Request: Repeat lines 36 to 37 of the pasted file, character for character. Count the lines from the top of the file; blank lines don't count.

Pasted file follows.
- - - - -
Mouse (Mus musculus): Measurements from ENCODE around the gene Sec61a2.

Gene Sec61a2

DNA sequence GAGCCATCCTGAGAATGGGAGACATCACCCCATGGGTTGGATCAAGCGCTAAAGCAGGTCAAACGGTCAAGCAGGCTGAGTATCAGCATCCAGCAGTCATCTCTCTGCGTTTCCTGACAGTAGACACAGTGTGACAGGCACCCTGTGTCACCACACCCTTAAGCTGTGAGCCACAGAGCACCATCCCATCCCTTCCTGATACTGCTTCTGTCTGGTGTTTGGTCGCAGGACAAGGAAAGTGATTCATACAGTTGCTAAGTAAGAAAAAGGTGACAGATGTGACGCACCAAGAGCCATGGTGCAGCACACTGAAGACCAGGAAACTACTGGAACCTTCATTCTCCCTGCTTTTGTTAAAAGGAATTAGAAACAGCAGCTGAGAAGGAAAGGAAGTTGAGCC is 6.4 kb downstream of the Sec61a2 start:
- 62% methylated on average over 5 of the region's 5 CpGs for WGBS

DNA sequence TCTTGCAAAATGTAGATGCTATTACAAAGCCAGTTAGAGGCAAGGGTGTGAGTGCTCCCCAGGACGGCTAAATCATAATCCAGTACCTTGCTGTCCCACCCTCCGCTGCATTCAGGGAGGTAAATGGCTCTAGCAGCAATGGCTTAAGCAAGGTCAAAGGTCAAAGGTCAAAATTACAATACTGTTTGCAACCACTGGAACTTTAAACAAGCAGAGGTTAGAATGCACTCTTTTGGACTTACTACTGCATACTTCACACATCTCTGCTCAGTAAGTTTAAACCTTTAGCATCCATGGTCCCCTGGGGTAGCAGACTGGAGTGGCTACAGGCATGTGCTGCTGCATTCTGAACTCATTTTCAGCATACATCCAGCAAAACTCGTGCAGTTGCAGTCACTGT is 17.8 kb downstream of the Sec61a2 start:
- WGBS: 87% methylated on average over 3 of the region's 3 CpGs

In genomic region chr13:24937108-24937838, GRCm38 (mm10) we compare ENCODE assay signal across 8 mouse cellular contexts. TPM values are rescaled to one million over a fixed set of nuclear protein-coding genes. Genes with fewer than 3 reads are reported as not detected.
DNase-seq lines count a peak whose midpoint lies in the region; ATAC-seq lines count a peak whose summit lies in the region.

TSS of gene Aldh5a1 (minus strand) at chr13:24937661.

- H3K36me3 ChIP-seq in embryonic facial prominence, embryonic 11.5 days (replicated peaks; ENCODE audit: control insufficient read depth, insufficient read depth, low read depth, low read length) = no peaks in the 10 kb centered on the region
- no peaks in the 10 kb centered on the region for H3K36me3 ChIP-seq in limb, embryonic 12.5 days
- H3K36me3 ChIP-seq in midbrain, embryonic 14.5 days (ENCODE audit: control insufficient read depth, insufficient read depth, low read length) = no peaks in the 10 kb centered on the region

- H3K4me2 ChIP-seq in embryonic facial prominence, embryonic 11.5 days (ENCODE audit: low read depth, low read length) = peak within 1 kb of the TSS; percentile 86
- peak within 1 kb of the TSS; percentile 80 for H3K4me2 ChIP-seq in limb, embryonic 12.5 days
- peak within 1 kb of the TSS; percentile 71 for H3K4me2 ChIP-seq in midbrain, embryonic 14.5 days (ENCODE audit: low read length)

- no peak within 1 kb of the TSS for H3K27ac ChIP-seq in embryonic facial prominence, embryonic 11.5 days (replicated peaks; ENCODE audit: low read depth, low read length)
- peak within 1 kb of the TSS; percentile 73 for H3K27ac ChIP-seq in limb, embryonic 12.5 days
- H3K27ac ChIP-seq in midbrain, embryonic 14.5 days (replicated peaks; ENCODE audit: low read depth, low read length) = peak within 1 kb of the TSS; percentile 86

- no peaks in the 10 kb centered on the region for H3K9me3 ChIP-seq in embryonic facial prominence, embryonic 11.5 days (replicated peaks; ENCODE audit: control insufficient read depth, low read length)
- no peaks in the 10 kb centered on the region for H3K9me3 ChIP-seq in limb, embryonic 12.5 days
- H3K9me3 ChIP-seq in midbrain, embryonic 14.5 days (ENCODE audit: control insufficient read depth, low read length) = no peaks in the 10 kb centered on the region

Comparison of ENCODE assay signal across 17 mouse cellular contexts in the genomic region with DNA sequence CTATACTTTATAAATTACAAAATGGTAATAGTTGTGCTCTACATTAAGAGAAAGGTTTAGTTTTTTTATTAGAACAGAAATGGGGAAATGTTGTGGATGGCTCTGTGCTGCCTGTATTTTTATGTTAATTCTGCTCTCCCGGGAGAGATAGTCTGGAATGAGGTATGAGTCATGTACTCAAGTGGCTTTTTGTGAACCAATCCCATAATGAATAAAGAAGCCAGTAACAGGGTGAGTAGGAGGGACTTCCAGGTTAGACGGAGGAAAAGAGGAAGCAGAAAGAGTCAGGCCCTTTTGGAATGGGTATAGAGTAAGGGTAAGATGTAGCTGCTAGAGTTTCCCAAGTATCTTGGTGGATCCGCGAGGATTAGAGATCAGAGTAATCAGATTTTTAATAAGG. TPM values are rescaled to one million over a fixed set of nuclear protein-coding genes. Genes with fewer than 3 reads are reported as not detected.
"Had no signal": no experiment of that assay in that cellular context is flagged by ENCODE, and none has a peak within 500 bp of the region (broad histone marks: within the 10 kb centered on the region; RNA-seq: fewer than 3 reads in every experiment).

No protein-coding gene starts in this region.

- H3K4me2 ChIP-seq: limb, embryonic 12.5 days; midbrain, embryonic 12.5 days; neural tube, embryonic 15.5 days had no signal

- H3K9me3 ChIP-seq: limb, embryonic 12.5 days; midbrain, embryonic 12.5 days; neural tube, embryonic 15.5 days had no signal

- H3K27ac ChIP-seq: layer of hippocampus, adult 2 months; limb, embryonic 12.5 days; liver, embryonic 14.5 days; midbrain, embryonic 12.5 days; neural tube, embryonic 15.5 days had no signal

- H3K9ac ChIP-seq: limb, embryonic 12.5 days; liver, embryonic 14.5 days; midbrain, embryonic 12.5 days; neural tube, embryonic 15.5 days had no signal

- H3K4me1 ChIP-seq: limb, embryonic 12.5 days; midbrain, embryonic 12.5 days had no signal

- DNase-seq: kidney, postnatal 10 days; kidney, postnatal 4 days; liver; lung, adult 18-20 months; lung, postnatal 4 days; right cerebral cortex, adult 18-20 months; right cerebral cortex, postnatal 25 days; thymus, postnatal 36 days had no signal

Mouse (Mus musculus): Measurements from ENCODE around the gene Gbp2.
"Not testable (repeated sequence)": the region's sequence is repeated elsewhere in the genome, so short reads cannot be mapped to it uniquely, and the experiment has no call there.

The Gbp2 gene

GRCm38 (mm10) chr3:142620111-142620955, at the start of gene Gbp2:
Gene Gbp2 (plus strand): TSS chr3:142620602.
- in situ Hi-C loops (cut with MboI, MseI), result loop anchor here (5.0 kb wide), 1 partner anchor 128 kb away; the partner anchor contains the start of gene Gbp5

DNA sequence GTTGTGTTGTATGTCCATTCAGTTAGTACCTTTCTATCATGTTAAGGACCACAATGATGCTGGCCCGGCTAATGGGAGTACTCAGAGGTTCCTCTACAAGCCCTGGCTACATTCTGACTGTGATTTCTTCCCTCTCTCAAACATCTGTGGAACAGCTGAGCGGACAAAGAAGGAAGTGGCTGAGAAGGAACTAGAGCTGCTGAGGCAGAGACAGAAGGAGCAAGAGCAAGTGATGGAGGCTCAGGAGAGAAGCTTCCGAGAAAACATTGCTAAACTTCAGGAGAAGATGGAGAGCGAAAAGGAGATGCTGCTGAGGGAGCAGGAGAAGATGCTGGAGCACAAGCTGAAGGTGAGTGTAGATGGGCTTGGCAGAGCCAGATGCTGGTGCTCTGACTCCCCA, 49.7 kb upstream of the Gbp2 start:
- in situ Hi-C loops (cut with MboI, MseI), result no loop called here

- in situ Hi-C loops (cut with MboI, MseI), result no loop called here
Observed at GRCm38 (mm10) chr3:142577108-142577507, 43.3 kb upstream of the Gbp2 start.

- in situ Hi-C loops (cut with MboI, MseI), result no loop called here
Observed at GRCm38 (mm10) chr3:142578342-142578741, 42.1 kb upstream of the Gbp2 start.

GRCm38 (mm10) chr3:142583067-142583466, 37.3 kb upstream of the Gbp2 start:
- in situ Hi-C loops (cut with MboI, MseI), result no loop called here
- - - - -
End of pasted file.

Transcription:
- in situ Hi-C loops (cut with MboI, MseI), result loop anchor here (5.0 kb wide), 1 partner anchor 128 kb away; the partner anchor contains the start of gene Gbp5

DNA sequence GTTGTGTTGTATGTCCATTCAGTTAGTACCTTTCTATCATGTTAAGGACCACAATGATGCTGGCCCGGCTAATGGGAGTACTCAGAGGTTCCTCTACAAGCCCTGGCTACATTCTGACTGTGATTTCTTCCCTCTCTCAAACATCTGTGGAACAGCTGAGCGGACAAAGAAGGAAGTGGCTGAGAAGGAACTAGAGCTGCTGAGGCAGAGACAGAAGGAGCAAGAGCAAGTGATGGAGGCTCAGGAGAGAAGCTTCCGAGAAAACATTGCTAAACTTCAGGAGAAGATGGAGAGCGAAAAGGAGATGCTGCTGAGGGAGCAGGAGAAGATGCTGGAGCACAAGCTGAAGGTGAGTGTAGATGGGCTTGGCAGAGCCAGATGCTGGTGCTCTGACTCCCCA, 49.7 kb upstream of the Gbp2 start: